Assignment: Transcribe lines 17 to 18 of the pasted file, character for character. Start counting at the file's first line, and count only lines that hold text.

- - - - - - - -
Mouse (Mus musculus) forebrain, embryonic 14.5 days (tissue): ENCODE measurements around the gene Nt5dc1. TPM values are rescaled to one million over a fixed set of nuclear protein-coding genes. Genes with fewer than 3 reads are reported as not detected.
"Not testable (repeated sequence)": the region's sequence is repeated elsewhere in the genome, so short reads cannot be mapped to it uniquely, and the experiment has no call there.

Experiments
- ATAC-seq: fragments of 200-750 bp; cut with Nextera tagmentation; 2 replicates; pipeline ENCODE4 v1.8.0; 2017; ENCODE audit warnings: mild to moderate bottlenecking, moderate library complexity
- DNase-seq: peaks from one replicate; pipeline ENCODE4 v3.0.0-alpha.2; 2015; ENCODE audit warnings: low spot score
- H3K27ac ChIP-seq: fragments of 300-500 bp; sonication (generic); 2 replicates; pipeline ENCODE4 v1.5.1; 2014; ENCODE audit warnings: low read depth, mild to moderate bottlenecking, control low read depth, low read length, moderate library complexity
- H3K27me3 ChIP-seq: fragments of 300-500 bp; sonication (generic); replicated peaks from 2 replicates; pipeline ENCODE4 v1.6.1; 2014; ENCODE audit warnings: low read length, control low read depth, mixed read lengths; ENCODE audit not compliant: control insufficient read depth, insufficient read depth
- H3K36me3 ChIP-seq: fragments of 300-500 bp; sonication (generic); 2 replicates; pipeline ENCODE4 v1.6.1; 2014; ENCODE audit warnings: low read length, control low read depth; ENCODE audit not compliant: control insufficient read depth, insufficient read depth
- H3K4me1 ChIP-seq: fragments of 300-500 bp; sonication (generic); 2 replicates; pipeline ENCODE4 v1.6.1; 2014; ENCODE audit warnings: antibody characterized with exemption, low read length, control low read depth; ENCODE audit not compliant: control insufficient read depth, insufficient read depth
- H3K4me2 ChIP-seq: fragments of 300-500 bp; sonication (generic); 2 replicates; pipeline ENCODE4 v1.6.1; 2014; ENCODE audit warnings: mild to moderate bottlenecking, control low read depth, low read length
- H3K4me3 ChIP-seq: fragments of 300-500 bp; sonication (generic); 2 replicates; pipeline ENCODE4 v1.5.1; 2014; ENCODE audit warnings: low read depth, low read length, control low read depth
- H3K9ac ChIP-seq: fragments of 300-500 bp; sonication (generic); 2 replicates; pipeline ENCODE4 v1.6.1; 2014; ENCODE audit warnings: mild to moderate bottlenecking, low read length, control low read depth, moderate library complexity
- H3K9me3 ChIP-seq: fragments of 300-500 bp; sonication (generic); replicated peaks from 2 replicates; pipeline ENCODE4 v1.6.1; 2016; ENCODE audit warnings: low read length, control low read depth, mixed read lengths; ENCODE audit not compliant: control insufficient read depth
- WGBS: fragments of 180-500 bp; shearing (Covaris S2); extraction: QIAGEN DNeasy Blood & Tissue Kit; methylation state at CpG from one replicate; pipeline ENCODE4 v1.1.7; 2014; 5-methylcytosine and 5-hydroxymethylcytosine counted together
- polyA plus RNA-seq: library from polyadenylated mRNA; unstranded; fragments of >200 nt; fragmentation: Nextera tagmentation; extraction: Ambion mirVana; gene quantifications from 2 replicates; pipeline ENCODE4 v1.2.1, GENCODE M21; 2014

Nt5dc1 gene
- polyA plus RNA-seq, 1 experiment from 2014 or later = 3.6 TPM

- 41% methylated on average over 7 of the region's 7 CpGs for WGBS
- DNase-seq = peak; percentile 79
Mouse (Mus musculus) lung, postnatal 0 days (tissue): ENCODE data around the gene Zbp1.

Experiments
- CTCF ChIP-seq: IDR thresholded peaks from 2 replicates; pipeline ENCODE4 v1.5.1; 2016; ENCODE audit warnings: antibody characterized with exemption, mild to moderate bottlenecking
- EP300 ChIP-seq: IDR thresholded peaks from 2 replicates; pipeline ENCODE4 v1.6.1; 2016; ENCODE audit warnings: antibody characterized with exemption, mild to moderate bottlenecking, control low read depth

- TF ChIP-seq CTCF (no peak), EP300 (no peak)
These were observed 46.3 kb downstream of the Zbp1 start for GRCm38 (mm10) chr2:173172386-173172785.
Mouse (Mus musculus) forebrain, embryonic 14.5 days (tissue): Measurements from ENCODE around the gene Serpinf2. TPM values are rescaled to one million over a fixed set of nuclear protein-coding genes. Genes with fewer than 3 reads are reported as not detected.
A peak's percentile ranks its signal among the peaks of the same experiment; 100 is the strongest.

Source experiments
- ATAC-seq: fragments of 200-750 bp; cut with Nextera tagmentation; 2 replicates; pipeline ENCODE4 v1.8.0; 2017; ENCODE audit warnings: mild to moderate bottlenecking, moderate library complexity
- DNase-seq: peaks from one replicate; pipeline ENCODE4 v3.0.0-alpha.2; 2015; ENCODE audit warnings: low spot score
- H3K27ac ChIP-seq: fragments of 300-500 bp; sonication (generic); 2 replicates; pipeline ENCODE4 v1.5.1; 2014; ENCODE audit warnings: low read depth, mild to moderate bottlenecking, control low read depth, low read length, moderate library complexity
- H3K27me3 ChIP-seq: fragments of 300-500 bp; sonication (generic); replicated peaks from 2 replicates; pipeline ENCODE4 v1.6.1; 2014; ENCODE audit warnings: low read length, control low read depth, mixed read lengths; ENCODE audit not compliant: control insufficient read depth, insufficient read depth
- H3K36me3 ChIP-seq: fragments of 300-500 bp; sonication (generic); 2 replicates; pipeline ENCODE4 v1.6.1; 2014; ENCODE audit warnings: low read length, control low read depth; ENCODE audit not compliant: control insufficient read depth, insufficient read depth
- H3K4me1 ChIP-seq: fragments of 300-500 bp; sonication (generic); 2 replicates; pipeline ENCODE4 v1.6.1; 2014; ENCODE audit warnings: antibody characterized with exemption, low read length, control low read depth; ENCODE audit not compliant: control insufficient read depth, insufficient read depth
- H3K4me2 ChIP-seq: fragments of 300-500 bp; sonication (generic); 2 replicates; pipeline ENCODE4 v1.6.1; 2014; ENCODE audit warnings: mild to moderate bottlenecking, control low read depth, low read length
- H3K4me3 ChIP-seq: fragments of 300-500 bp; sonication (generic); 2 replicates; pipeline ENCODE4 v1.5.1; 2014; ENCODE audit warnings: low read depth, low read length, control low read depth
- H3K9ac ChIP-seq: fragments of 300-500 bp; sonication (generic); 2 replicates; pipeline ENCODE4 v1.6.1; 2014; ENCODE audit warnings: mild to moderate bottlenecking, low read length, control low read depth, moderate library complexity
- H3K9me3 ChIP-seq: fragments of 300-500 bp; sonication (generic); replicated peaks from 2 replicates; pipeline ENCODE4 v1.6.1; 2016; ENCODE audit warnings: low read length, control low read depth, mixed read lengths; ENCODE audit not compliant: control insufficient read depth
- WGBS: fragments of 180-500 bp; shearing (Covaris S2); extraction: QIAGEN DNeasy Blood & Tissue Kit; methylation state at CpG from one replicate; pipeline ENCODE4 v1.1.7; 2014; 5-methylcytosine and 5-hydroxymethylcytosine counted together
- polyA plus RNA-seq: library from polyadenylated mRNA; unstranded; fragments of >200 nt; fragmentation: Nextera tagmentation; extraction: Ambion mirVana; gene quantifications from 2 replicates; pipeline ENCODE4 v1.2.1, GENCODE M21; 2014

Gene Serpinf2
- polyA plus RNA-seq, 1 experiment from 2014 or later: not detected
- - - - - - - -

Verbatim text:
- polyA plus RNA-seq, 1 experiment from 2014 or later = 3.6 TPM

- 41% methylated on average over 7 of the region's 7 CpGs for WGBS